Jeez, the first documentary was "Don't Look Back", and almost 40 years later, Bob Dylan still has no direction home, and he's about two years away from just going ahead and telling us that he's not there. Maybe Bob Dylan should have looked back, so he could figure just where in the world he is, because at this point, he just sounds like he got lost somewhere along way. Either that, or he keeps assuring us that he really isn't going back. I can't tell, because Bob Dylan has always been kind of hard to understand, so I was going into this documentary really hoping that Martin Scorsese could tell me exactly what is up with good ol' Bobby D, mostly because if Big Brows is going to make me sit through a two-and-a-half documentary about Bob Dylan, it better be informative. Seriously Marty, you couldn't spend an extra thirty minutes or meditating upon the life and times of the Dalai Lama in that one rushed, only 134 minute long biographical "epic", and yet, you choose to have a documentary break the 200 minute mark? Well, in all fairness, maybe this documentary stands to be little bit longer, because they barely touched on Bob Dylan's childhood as a young black boy, and barely went in depth on his career as a man's man, who's clearly a woman; I figured they would have brought that up. So yeah, as you can tell, "I'm Not There" is still my favorite biographical piece on Bob Dylan, which isn't to say that this documentary is bad, because this is quite the fine product that Scorsese has put together, yet it is to say that it's not the most enjoyable study on the folk rock legend, and for a few reasons.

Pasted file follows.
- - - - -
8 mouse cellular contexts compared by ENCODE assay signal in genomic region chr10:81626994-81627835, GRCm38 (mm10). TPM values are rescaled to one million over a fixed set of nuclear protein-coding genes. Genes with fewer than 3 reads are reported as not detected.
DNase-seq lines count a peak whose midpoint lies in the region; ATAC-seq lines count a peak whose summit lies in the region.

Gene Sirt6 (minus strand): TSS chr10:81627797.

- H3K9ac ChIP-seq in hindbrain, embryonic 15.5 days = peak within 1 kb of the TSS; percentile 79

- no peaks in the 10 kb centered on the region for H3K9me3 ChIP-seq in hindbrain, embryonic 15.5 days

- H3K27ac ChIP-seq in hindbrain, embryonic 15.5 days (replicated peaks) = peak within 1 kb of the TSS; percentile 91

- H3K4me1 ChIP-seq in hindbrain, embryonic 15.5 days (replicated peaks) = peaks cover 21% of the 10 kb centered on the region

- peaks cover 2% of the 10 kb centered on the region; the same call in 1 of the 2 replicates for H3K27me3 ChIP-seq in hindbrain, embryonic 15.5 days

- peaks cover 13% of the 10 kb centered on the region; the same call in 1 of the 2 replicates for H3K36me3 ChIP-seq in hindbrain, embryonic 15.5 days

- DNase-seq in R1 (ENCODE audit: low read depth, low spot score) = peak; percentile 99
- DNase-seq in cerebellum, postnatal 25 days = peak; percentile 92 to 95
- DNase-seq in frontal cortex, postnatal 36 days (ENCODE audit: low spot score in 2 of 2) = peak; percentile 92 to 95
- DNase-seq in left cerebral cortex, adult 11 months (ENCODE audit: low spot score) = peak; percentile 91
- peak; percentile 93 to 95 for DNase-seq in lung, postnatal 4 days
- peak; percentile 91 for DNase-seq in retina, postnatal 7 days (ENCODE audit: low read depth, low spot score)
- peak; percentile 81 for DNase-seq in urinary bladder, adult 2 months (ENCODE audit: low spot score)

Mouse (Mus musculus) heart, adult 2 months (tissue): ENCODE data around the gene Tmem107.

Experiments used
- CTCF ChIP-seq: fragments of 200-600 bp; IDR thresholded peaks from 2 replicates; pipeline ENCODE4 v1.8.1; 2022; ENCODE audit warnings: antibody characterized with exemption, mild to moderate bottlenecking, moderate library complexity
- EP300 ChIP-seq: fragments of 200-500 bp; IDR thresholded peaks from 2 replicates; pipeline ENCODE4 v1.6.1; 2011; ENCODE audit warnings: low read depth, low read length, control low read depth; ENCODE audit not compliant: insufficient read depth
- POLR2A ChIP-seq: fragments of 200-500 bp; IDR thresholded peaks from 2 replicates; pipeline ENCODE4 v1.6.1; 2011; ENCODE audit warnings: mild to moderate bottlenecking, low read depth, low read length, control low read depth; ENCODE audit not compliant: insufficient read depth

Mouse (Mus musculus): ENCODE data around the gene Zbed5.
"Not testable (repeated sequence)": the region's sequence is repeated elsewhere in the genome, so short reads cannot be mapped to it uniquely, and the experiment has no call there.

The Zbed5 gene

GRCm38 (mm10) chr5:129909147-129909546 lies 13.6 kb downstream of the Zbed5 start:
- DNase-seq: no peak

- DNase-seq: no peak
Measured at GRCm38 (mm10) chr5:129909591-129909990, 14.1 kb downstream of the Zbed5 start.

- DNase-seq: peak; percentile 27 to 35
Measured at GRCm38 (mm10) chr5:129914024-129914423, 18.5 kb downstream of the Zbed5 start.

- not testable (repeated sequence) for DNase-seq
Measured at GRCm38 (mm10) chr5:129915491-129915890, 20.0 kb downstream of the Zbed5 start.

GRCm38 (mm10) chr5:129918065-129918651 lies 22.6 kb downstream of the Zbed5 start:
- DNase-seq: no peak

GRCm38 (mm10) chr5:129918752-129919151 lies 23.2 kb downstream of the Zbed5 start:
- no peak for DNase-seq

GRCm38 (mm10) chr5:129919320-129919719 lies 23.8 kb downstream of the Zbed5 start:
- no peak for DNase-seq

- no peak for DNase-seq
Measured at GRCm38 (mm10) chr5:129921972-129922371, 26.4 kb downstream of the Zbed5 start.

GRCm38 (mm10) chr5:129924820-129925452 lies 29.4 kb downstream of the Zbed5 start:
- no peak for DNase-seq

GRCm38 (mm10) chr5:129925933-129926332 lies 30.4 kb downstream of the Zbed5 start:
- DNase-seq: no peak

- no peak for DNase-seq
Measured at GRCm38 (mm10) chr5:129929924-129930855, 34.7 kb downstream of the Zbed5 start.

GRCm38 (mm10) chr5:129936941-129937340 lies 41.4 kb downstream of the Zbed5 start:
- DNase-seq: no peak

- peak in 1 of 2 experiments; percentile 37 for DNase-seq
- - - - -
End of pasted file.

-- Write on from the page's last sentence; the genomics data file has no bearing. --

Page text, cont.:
As interesting as Bob Dylan's life and career is, I was going into this film dubious, thinking that they couldn't pull off a three-and-a-half hour long documentary on the folk legend, and yet, upon actually seeing the film, I can comfortably say that, of course, I now know that they couldn't pull off a three-and-a-half hour long documentary on the folk legend. No, but seriously though, on the whole, this documentaries sprawling length is made to fit like a glove, yet that stretch isn't always a terribly comfortable one. The documentary goes bloated, with repetition and excess footage, not just of Bob Dylan, but of many, many fellow and inspiring folk singers, whose incorporation, or rather, at times, crowbaring into the documentary leaves its focus to fall into momentary inconsistency, occasionally to where it exacerbates the documentary's ever so mild, yet still rather present convolution, spawned mostly from the pacing being all over the place. Okay, maybe "all over the place" is a bit of an exaggeration, as the film is rarely too slow and is hardly ever, if at all too hurried, yet the film's momentum remains somewhat inconsistent, with consistency at least being in the fact that either side of pacing spectrum has occasions where it was too much, as the film gets to be ever so occasionally overbearing and often a tad dull. The film's steam takes quite the number of blows, leaving it, for all extents and purposes, to collapse under the immense pressure, maybe not to mediocrity, yet still decidedly to some degree of blandness. As it stands, however, this documentary stands as quite the satisfying one. I don't know if this film delivers because of my rule that if a film is over three hours, then it better be good, or whatever, yet eitherway it goes, this documentary gets to be piercing, and just often enough for it to stand out as very much well worth the watch.